What Is A Celiac Disease Diet?
The Celiac Disease diet is a complex and delicate undertaking that should only be attempted by people who have the necessary skill, knowledge, and patience to make it work. The Mayo Clinic recommends that anyone suffering from this condition follow a low-fiber, high-protein, low-calorie, all-enzyme diet, accompanied by moderate exercise and natural, gluten-free diet products.
Unfortunately, because celiac disease symptoms are so similar to other disorders, the Celiac Disease diet can often leave the sufferer wondering if he/she is genuinely in need of treatment. If you have been diagnosed with celiac disease, you may wonder if the diet is the right one for you. But the truth is that this is not an absolute, but rather a relative classification.
People diagnosed with Celiac Disease should take care to note that many other diseases require varying degrees of dietary changes. For instance, some people may need to stop eating certain foods altogether, while others might need to add them to their diet. Of course, other types of diets fall into this category as well.
Thorough Diagnosis Is Important
The best way to determine if you are a candidate for treatment with the Celiac Disease diet is to get a thorough diagnosis. Your doctor will ask you about your symptoms and any abnormal bleeding or swelling, which is often caused by this condition. They should also know if you have had any intestinal blockages or ulcers. If you do have these problems, you should tell your doctor.
A Celiac Disease diet should be limited to about one meal per day, at the most. If you find that you need more than one meal per day, consider cutting back to a single meal per day.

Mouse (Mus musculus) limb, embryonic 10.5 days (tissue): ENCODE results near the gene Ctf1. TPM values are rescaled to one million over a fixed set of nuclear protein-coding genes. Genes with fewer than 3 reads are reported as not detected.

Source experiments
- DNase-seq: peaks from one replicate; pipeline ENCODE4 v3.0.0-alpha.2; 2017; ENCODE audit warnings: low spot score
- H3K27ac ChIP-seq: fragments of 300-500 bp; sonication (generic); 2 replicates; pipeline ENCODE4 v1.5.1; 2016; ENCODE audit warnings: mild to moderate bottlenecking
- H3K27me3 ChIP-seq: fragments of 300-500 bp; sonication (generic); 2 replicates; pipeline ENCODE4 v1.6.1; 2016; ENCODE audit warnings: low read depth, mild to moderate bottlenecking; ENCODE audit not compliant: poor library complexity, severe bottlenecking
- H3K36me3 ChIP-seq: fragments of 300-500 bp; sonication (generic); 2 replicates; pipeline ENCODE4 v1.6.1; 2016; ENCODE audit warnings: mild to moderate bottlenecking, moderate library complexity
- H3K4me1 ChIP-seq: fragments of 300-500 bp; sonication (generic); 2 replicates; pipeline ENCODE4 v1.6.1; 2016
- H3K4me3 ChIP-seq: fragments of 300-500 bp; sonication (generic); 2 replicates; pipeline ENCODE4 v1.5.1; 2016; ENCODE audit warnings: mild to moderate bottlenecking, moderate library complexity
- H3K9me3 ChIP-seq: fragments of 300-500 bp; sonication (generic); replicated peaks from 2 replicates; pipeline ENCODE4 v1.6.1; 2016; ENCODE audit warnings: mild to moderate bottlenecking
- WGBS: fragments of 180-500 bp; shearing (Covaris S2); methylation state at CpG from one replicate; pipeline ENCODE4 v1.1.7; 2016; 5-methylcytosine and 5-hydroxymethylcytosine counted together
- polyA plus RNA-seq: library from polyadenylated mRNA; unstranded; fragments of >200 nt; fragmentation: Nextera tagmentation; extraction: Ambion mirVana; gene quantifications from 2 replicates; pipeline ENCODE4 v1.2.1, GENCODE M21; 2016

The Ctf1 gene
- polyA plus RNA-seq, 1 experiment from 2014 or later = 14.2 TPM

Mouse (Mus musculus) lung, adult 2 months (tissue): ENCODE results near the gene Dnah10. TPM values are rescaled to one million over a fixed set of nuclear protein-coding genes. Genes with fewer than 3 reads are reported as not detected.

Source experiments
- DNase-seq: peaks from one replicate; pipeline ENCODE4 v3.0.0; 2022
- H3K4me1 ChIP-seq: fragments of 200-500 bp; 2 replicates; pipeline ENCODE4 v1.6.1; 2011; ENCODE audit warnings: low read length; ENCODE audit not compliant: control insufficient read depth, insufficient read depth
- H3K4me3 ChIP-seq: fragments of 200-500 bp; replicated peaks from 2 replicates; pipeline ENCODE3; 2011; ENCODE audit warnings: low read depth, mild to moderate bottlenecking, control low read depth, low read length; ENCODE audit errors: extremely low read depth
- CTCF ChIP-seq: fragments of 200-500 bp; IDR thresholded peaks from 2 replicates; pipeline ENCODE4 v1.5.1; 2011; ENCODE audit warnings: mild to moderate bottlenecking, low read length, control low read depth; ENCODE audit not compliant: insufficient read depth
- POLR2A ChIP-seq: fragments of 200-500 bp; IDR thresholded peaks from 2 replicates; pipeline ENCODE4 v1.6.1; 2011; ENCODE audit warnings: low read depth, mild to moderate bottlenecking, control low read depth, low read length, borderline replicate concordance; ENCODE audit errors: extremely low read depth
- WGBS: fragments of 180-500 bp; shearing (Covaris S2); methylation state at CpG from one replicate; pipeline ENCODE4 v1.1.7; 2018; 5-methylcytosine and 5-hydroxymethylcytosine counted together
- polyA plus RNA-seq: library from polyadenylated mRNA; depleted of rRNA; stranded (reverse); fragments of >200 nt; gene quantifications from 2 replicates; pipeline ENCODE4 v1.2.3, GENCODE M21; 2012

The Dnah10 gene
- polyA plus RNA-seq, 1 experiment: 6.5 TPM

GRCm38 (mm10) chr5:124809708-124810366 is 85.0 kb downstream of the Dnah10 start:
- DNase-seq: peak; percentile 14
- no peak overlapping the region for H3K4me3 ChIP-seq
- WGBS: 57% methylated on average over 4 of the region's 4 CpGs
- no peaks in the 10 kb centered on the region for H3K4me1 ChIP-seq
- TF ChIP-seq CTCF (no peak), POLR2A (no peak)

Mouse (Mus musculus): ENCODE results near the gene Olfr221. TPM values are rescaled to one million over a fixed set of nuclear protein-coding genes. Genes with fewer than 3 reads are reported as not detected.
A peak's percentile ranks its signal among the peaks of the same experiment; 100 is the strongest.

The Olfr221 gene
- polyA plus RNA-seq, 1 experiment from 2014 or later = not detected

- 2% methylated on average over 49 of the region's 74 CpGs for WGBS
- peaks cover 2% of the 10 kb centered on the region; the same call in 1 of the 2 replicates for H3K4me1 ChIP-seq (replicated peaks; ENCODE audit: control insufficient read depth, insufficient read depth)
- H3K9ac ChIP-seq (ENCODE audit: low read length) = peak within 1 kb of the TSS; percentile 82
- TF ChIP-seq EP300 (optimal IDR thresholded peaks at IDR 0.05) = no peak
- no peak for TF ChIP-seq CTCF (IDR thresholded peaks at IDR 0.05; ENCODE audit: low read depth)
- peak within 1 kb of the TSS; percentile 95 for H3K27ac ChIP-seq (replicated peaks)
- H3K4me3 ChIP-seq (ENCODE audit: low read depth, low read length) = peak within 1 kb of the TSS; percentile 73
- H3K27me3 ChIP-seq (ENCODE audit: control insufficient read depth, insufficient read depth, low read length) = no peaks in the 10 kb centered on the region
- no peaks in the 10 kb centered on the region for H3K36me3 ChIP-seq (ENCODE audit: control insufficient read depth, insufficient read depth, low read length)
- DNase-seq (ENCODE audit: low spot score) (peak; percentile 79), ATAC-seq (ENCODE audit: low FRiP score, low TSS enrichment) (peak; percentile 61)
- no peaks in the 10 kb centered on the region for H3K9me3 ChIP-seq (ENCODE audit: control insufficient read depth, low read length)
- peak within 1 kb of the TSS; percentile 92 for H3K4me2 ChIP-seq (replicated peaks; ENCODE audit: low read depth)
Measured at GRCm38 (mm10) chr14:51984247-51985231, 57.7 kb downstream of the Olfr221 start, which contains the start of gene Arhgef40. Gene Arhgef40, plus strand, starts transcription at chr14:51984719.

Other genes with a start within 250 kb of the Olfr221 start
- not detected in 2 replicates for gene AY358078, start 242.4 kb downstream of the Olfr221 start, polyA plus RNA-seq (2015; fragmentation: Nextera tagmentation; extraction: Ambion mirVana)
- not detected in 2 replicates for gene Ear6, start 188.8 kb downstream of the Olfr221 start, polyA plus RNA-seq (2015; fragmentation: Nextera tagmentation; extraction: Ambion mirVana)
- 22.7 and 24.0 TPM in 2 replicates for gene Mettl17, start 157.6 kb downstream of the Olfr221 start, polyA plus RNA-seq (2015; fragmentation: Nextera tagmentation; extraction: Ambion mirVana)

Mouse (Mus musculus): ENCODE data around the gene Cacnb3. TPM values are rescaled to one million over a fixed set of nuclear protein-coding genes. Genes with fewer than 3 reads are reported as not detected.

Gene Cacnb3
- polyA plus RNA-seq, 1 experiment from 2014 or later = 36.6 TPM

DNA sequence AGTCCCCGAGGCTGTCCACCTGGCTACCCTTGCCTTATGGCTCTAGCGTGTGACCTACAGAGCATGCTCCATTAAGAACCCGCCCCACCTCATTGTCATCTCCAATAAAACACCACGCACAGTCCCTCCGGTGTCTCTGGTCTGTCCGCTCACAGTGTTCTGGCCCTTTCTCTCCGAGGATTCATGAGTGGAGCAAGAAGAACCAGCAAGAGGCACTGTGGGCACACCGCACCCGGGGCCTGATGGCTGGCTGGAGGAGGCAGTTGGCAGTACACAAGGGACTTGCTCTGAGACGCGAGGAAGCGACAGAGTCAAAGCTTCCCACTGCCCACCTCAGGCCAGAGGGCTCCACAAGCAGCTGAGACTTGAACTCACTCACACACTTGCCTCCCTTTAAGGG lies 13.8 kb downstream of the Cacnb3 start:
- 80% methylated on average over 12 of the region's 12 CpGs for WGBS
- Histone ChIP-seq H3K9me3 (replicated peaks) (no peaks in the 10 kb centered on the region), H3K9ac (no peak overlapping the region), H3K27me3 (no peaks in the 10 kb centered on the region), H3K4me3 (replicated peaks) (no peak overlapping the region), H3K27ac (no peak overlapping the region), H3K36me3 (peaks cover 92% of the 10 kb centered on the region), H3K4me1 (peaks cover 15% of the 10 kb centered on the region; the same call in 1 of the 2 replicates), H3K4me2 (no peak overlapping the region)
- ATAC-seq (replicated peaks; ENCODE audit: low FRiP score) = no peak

Celiac Disease Diet According To Mayo Clinic
The Mayo Clinic suggests that when you are on the Celiac Disease diet, you limit your consumption of wheat, rye, barley, and oats, as well as other products derived from wheat and oats. Foods such as bread, pasta, cookies, bagels, and cereals should only be limited to occasional use. You should also avoid foods that contain wheat, rye, oats, barley, or any other grain that contain gluten, even if they are labeled as “gluten-free.”
Although the diet plan is complex, you should have no problem sticking to it. It is essential to keep in mind that you are in charge of what goes in and what does not, so you will need to decide how much protein, fat, carbohydrates, and carbohydrates you want to consume. This is a very personal plan, so you must be responsible for it.
Many people diagnosed with Celiac Disease find that they can achieve excellent results when they take a holistic approach. When used properly, this diet can help you control your symptoms and aid in your recovery.
You Can Even Start Any Gluten-Free Diet
The Mayo Clinic suggests that you should not start your gluten-free diet until diagnosed with Celiac Disease. This is not a time-consuming process, but it is a necessary one. If you are diagnosed before you begin, you could jeopardize your recovery, and the gluten-free diet may not work as well as it is supposed to and leave you with a flare-up that may be worse than the one you started with.
You should consult with your doctor before you begin the diet, and they may recommend a more complicated version of the Atkins diet or a different diet plan altogether. You need to try adding foods to the diet you always loved but have never tried in the past. This is a great way to introduce a variety without overloading yourself.
For those who are just starting, a few things you can keep track of while on a diet include whether you feel tired, hungry, runny or stuffy, or feel depressed after eating certain foods. If you have any signs of distress, talk to your doctor right away.